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Abstract

We examined the impact of a team leader coaching intervention on episodic team processes (transition, action, interpersonal) and subsequent team performance outcomes within a surgical context. Specifically, we tested whether coaching team leaders (i.e., surgeons) on promoting effective teamwork facilitates team processes and two important outcomes-delays and distractions. Team processes were indexed using detailed observational protocols by subject-matter experts before and during surgeries. We employed an interrupted time series design whereby half of our participants received coaching midway through the longitudinal period and the remaining served as a quasi-control group. Team processes and outcomes were collected from multiple surgeries, per surgeon, both before and after the coaching intervention (N = 223 surgeries total). Results from a multilevel mixed-model (treatment vs. control, over time) structural equation model suggest that teams where the surgeon (team leader) received the coaching intervention exhibited higher-quality team transition processes. Transition processes related positively to subsequent action and interpersonal processes, which in turn yielded improvements in two different surgical team performance outcomes. Theoretical and applied implications are discussed. (PsycInfo Database Record (c) 2020 APA, all rights reserved).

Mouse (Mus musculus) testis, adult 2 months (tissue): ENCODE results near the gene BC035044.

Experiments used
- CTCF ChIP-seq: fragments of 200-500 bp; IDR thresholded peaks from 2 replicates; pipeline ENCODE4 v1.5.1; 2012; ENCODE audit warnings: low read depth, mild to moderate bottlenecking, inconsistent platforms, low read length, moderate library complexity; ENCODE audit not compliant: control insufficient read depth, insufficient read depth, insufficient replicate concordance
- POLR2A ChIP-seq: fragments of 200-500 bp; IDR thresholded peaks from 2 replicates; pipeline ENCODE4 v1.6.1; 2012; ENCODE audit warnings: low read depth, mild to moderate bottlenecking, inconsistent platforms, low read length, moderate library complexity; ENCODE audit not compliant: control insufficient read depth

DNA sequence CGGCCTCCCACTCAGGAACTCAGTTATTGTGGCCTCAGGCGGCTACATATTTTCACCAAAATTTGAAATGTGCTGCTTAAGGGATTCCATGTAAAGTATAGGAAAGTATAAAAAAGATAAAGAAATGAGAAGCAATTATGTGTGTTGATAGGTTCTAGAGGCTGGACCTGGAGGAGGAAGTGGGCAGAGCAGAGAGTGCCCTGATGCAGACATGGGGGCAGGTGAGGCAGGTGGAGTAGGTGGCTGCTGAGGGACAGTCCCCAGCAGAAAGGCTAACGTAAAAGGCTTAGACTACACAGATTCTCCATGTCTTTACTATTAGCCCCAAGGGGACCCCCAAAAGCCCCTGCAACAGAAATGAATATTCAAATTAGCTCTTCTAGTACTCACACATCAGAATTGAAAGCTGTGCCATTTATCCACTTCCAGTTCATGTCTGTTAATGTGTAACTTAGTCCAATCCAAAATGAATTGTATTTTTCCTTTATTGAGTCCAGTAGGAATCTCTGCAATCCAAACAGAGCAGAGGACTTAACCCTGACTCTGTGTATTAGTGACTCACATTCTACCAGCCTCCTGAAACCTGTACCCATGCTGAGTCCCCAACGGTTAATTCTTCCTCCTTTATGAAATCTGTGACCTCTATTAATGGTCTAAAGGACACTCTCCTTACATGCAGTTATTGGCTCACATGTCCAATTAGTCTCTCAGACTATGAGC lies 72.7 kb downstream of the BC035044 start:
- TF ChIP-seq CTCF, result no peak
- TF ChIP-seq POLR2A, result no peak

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John Mathieu
Board of Trustees Distinguished Professor
Friar Chair in Leadership & Teams
Management Department, University of Connecticut
School of Business, RM 340
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... For the team's medical staff, it is necessary to change their focus from the concept of emergency to long-term disease prevention and health care. They can learn new technologies and make new breakthroughs in the diagnosis and treatment of each patient and require the medical staff to focus on their professional fields [9,10]. On the team, young doctors can also obtain better training and experience. ...
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